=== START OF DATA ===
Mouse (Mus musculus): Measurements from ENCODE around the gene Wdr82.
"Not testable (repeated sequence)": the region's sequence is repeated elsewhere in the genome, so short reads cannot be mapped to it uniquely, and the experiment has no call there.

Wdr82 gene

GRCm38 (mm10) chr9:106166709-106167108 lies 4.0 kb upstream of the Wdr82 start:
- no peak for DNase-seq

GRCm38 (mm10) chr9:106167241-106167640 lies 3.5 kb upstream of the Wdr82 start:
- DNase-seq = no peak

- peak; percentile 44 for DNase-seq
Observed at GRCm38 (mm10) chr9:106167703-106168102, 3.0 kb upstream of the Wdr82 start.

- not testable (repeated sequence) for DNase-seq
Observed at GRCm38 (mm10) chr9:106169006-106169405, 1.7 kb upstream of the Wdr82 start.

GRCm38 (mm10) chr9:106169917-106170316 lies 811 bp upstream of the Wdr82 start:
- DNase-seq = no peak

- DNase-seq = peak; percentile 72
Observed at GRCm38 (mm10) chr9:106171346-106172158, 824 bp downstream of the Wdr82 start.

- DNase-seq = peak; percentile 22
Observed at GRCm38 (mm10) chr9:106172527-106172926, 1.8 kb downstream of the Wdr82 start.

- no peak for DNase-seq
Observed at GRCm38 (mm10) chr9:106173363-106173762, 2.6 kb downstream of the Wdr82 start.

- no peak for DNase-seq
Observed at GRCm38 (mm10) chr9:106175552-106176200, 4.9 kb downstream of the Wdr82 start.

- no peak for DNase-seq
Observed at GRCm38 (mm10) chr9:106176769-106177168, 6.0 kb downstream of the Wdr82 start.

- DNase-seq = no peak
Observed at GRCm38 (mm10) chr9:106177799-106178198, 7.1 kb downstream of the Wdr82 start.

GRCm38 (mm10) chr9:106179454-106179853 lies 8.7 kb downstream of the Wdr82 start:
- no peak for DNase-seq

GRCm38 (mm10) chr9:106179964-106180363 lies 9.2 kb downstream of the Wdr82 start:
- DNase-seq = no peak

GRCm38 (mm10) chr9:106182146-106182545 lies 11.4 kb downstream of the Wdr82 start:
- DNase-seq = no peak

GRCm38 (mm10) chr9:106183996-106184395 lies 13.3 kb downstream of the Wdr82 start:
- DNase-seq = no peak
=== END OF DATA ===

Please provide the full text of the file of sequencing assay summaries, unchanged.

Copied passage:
Mouse (Mus musculus): Measurements from ENCODE around the gene Wdr82.
"Not testable (repeated sequence)": the region's sequence is repeated elsewhere in the genome, so short reads cannot be mapped to it uniquely, and the experiment has no call there.

Wdr82 gene

GRCm38 (mm10) chr9:106166709-106167108 lies 4.0 kb upstream of the Wdr82 start:
- no peak for DNase-seq

GRCm38 (mm10) chr9:106167241-106167640 lies 3.5 kb upstream of the Wdr82 start:
- DNase-seq = no peak

- peak; percentile 44 for DNase-seq
Observed at GRCm38 (mm10) chr9:106167703-106168102, 3.0 kb upstream of the Wdr82 start.

- not testable (repeated sequence) for DNase-seq
Observed at GRCm38 (mm10) chr9:106169006-106169405, 1.7 kb upstream of the Wdr82 start.

GRCm38 (mm10) chr9:106169917-106170316 lies 811 bp upstream of the Wdr82 start:
- DNase-seq = no peak

- DNase-seq = peak; percentile 72
Observed at GRCm38 (mm10) chr9:106171346-106172158, 824 bp downstream of the Wdr82 start.

- DNase-seq = peak; percentile 22
Observed at GRCm38 (mm10) chr9:106172527-106172926, 1.8 kb downstream of the Wdr82 start.

- no peak for DNase-seq
Observed at GRCm38 (mm10) chr9:106173363-106173762, 2.6 kb downstream of the Wdr82 start.

- no peak for DNase-seq
Observed at GRCm38 (mm10) chr9:106175552-106176200, 4.9 kb downstream of the Wdr82 start.

- no peak for DNase-seq
Observed at GRCm38 (mm10) chr9:106176769-106177168, 6.0 kb downstream of the Wdr82 start.

- DNase-seq = no peak
Observed at GRCm38 (mm10) chr9:106177799-106178198, 7.1 kb downstream of the Wdr82 start.

GRCm38 (mm10) chr9:106179454-106179853 lies 8.7 kb downstream of the Wdr82 start:
- no peak for DNase-seq

GRCm38 (mm10) chr9:106179964-106180363 lies 9.2 kb downstream of the Wdr82 start:
- DNase-seq = no peak

GRCm38 (mm10) chr9:106182146-106182545 lies 11.4 kb downstream of the Wdr82 start:
- DNase-seq = no peak

GRCm38 (mm10) chr9:106183996-106184395 lies 13.3 kb downstream of the Wdr82 start:
- DNase-seq = no peak